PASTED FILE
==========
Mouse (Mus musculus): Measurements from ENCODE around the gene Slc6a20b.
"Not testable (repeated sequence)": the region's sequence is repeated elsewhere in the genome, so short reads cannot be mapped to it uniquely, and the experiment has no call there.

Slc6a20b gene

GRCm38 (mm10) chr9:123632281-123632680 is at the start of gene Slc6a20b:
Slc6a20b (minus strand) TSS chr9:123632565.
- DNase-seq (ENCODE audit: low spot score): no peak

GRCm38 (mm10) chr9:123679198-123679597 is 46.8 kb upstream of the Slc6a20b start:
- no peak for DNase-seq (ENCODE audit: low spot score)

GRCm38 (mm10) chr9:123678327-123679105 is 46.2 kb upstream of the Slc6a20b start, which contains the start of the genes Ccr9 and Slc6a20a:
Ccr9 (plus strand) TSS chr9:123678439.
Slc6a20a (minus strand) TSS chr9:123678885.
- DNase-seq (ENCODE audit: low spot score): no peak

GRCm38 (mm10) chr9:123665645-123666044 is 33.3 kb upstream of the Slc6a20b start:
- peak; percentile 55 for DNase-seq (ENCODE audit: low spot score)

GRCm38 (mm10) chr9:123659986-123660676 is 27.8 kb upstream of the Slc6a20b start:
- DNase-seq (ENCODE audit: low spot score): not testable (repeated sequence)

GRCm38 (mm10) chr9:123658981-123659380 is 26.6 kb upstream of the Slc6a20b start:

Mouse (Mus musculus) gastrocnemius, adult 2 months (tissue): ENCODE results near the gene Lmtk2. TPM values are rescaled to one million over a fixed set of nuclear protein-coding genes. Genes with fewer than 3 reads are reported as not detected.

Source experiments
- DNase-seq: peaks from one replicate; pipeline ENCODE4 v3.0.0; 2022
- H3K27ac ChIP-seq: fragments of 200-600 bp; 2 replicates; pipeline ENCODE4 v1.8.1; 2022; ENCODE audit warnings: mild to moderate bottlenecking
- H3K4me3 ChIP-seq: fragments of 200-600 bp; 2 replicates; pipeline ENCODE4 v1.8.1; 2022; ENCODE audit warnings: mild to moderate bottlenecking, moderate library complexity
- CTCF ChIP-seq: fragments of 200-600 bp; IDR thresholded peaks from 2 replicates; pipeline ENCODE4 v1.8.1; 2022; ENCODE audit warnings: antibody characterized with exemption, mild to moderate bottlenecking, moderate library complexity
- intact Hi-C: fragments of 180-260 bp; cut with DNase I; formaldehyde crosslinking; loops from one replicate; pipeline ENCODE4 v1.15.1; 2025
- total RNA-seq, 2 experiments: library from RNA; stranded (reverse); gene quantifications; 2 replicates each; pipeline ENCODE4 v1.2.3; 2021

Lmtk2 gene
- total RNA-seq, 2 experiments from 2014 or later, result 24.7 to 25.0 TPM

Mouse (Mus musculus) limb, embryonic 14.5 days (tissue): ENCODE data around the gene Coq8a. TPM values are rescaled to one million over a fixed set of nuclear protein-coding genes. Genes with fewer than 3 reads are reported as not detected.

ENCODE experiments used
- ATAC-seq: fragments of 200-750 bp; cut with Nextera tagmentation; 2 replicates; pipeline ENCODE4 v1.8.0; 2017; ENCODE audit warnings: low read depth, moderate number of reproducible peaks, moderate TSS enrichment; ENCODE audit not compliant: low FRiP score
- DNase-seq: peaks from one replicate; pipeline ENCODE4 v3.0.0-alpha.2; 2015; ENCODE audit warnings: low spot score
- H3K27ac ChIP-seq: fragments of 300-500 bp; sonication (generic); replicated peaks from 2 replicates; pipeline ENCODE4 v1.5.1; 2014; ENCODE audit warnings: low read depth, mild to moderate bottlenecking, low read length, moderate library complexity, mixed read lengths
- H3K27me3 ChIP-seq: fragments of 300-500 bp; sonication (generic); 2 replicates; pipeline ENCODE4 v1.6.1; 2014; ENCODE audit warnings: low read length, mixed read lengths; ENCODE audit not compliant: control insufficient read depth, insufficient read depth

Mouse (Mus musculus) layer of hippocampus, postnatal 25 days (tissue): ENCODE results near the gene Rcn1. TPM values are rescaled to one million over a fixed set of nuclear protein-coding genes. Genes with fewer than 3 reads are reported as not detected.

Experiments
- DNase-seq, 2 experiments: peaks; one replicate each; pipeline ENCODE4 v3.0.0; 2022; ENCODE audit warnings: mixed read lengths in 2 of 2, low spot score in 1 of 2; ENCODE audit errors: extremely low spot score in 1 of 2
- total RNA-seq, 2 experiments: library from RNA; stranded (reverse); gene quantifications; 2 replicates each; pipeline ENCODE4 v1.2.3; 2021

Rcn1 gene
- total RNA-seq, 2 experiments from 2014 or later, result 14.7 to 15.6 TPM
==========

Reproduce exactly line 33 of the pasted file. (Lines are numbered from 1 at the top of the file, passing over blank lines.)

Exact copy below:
- H3K27me3 ChIP-seq: fragments of 300-500 bp; sonication (generic); 2 replicates; pipeline ENCODE4 v1.6.1; 2014; ENCODE audit warnings: low read length, mixed read lengths; ENCODE audit not compliant: control insufficient read depth, insufficient read depth